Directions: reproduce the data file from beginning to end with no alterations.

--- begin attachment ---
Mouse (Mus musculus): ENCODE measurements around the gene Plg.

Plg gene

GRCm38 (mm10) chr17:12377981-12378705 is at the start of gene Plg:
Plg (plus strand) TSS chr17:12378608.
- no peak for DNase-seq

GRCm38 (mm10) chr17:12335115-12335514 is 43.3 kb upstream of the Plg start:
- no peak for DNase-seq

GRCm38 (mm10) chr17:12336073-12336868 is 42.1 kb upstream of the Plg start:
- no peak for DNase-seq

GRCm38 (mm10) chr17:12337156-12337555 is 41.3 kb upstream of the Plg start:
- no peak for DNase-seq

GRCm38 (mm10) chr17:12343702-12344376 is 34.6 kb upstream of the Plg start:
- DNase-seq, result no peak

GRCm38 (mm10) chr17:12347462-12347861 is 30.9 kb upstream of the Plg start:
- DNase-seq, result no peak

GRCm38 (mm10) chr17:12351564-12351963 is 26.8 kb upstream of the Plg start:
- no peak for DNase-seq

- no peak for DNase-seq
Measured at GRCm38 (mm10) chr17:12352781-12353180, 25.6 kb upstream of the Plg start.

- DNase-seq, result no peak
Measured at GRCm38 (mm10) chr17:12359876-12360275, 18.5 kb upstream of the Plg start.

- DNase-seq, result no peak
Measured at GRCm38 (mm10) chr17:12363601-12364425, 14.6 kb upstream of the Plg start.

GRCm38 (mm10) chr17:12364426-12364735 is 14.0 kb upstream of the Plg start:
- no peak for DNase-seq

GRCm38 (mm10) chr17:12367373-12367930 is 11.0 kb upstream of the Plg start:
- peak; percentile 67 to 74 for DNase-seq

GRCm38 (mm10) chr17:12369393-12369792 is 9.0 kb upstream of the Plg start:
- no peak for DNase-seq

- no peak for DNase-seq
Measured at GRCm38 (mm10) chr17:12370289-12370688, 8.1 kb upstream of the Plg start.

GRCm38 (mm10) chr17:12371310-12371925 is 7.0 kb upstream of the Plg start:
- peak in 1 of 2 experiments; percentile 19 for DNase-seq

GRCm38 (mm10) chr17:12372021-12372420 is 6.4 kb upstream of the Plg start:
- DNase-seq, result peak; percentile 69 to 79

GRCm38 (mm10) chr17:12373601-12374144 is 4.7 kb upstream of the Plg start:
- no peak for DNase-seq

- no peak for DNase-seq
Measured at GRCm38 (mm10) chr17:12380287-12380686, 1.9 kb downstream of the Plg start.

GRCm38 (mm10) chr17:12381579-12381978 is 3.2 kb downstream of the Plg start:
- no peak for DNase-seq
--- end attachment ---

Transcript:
Mouse (Mus musculus): ENCODE measurements around the gene Plg.

Plg gene

GRCm38 (mm10) chr17:12377981-12378705 is at the start of gene Plg:
Plg (plus strand) TSS chr17:12378608.
- no peak for DNase-seq

GRCm38 (mm10) chr17:12335115-12335514 is 43.3 kb upstream of the Plg start:
- no peak for DNase-seq

GRCm38 (mm10) chr17:12336073-12336868 is 42.1 kb upstream of the Plg start:
- no peak for DNase-seq

GRCm38 (mm10) chr17:12337156-12337555 is 41.3 kb upstream of the Plg start:
- no peak for DNase-seq

GRCm38 (mm10) chr17:12343702-12344376 is 34.6 kb upstream of the Plg start:
- DNase-seq, result no peak

GRCm38 (mm10) chr17:12347462-12347861 is 30.9 kb upstream of the Plg start:
- DNase-seq, result no peak

GRCm38 (mm10) chr17:12351564-12351963 is 26.8 kb upstream of the Plg start:
- no peak for DNase-seq

- no peak for DNase-seq
Measured at GRCm38 (mm10) chr17:12352781-12353180, 25.6 kb upstream of the Plg start.

- DNase-seq, result no peak
Measured at GRCm38 (mm10) chr17:12359876-12360275, 18.5 kb upstream of the Plg start.

- DNase-seq, result no peak
Measured at GRCm38 (mm10) chr17:12363601-12364425, 14.6 kb upstream of the Plg start.

GRCm38 (mm10) chr17:12364426-12364735 is 14.0 kb upstream of the Plg start:
- no peak for DNase-seq

GRCm38 (mm10) chr17:12367373-12367930 is 11.0 kb upstream of the Plg start:
- peak; percentile 67 to 74 for DNase-seq

GRCm38 (mm10) chr17:12369393-12369792 is 9.0 kb upstream of the Plg start:
- no peak for DNase-seq

- no peak for DNase-seq
Measured at GRCm38 (mm10) chr17:12370289-12370688, 8.1 kb upstream of the Plg start.

GRCm38 (mm10) chr17:12371310-12371925 is 7.0 kb upstream of the Plg start:
- peak in 1 of 2 experiments; percentile 19 for DNase-seq

GRCm38 (mm10) chr17:12372021-12372420 is 6.4 kb upstream of the Plg start:
- DNase-seq, result peak; percentile 69 to 79

GRCm38 (mm10) chr17:12373601-12374144 is 4.7 kb upstream of the Plg start:
- no peak for DNase-seq

- no peak for DNase-seq
Measured at GRCm38 (mm10) chr17:12380287-12380686, 1.9 kb downstream of the Plg start.

GRCm38 (mm10) chr17:12381579-12381978 is 3.2 kb downstream of the Plg start:
- no peak for DNase-seq